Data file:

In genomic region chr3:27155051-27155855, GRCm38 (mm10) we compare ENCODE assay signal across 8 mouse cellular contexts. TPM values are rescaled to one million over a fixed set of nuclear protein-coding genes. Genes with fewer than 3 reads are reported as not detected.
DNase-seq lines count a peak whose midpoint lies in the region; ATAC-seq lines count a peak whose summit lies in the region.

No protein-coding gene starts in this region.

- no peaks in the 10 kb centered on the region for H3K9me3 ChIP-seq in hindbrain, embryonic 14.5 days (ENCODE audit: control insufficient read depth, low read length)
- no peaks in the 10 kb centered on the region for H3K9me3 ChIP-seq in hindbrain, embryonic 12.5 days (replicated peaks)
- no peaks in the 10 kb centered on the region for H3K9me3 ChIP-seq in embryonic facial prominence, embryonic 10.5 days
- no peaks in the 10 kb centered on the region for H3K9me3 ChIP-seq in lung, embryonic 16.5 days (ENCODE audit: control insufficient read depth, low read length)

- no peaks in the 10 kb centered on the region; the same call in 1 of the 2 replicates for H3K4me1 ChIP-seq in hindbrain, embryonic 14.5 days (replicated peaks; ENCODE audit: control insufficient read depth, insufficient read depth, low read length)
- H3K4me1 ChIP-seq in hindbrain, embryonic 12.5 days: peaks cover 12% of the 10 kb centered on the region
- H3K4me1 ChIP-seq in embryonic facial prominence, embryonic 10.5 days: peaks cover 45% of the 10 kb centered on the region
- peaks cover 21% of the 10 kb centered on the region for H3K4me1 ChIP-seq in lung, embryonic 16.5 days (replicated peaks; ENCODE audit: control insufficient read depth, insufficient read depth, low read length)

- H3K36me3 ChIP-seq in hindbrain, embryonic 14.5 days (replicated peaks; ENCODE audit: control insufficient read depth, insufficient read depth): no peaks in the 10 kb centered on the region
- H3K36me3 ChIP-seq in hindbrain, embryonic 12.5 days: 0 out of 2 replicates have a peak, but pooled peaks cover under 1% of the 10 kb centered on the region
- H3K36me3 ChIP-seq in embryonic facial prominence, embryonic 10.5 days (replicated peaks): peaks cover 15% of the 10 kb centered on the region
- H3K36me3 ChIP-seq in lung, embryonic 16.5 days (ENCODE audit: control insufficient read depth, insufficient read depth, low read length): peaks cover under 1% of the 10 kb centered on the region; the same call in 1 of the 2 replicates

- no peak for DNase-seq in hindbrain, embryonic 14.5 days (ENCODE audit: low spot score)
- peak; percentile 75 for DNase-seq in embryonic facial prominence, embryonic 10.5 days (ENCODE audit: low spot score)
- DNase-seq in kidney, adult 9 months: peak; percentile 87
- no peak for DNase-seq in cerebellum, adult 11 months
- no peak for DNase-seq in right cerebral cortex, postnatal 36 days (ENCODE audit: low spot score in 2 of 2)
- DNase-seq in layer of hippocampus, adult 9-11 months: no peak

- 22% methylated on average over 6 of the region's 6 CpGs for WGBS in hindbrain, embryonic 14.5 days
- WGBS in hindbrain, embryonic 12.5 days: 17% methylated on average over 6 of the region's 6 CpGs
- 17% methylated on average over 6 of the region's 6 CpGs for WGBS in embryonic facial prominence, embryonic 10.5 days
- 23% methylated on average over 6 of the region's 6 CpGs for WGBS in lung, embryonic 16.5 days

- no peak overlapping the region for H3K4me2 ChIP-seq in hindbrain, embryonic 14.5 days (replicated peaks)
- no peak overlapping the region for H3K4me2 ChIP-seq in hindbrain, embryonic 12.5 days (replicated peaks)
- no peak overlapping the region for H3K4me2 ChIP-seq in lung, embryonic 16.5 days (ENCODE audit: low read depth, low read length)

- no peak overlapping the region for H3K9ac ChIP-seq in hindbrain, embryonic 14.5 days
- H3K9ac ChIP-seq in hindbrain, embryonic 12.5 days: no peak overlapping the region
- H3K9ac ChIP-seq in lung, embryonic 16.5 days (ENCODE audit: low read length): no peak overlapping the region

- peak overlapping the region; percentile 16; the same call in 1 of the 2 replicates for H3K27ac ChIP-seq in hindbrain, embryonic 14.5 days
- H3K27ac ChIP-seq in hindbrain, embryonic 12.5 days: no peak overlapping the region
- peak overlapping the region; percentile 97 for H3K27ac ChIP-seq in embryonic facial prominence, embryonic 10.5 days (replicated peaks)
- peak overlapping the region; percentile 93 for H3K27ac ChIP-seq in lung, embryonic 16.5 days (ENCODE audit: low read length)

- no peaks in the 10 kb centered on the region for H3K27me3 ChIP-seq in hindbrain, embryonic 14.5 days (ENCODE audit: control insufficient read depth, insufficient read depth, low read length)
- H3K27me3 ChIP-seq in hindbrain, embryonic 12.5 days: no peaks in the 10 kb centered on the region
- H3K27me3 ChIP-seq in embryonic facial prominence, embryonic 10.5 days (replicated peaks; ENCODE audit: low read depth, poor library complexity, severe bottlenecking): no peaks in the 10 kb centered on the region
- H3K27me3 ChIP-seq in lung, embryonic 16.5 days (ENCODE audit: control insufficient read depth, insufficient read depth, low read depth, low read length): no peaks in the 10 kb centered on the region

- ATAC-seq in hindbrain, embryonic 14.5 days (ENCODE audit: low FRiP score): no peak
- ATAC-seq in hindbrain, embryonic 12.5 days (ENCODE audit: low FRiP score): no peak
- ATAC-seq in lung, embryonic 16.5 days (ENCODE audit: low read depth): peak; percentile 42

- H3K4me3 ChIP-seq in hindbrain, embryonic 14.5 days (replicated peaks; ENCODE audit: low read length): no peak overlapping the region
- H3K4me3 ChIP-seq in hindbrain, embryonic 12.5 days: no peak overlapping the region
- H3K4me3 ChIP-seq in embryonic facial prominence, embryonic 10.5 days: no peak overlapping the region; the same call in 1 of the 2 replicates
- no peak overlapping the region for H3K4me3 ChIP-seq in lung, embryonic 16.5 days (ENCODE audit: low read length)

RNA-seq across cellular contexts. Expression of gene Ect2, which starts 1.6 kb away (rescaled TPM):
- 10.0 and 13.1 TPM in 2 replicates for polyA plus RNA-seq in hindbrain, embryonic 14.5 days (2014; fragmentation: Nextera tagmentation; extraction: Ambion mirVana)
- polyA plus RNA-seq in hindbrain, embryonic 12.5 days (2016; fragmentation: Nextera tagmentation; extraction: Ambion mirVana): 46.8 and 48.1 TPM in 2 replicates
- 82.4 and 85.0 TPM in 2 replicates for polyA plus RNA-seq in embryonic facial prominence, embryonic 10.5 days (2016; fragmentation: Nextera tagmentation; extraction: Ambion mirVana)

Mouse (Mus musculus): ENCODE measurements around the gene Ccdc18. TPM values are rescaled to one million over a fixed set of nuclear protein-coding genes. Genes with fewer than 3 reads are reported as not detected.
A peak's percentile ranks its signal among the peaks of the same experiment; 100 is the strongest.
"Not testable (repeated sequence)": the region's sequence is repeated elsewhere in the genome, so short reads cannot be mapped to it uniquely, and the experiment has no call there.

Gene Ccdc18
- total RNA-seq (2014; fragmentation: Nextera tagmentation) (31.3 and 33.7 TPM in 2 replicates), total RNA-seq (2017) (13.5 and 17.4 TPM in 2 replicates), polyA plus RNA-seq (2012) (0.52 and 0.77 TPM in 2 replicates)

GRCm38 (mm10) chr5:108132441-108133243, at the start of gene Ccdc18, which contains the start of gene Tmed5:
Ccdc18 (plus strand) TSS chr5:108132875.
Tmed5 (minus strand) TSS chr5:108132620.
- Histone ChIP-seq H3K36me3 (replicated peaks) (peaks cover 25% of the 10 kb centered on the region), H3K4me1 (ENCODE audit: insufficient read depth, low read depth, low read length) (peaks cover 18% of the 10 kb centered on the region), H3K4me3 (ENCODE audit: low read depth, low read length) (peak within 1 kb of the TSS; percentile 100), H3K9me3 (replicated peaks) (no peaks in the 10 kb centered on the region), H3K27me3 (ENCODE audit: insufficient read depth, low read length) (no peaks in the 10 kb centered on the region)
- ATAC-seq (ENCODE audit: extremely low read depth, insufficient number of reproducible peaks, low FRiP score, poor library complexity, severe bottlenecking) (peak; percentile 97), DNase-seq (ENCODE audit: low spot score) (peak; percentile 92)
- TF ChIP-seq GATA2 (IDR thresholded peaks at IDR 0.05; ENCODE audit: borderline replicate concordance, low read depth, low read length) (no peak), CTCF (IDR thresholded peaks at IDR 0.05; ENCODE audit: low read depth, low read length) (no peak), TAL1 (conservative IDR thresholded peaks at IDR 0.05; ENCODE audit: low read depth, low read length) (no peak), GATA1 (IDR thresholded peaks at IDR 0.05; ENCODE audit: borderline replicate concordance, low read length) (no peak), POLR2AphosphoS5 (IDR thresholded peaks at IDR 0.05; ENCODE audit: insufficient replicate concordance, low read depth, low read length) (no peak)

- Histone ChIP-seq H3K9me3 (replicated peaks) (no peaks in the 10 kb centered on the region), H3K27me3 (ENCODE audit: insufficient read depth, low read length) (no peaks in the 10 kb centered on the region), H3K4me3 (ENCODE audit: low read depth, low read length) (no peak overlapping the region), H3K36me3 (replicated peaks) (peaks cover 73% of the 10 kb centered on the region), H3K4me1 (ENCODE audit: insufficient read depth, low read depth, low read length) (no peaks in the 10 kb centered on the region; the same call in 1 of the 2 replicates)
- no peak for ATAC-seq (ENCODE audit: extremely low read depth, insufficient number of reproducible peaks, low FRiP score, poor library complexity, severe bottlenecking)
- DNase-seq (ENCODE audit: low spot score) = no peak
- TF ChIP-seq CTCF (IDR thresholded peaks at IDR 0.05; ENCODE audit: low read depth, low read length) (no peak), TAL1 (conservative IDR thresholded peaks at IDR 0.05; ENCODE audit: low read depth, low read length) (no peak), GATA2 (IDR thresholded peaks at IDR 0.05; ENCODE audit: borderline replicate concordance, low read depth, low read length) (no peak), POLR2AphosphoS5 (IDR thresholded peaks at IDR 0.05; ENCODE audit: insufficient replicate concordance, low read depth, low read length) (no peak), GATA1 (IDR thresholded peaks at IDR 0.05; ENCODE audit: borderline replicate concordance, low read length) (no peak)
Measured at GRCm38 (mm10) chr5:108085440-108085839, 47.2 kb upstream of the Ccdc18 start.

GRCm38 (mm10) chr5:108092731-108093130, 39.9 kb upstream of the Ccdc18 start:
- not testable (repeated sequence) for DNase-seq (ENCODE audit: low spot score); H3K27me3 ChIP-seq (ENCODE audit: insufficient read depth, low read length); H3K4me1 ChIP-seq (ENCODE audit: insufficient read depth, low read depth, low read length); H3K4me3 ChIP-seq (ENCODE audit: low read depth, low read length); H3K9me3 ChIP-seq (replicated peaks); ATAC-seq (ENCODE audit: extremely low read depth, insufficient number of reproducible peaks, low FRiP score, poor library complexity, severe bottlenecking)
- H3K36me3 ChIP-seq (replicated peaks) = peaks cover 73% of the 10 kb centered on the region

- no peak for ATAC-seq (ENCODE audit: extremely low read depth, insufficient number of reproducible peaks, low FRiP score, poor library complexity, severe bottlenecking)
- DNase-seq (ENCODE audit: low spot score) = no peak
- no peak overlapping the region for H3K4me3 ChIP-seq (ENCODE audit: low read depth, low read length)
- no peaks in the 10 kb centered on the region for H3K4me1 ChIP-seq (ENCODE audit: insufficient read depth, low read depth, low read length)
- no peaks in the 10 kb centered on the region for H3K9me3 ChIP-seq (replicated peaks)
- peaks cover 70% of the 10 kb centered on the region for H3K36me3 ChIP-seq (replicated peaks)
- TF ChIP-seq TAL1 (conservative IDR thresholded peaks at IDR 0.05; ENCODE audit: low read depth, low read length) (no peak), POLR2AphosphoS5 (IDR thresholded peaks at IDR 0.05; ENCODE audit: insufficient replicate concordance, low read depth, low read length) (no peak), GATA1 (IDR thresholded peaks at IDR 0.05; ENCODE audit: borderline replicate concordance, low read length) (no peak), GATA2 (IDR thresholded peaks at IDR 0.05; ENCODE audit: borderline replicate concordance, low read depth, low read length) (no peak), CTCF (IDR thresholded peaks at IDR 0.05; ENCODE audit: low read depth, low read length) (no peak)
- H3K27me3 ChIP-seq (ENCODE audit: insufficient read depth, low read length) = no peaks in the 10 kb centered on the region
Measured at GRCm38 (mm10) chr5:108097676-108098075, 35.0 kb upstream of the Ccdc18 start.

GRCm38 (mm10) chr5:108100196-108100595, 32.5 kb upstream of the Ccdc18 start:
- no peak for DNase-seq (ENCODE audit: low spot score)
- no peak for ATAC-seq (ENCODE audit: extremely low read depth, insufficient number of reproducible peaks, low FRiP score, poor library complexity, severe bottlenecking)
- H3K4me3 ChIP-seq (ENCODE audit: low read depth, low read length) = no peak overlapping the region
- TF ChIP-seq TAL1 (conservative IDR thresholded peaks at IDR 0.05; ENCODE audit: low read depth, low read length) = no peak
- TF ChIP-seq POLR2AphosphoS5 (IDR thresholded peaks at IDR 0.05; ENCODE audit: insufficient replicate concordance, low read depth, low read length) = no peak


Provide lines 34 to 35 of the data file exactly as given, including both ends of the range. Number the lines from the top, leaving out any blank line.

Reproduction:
- peak overlapping the region; percentile 97 for H3K27ac ChIP-seq in embryonic facial prominence, embryonic 10.5 days (replicated peaks)
- peak overlapping the region; percentile 93 for H3K27ac ChIP-seq in lung, embryonic 16.5 days (ENCODE audit: low read length)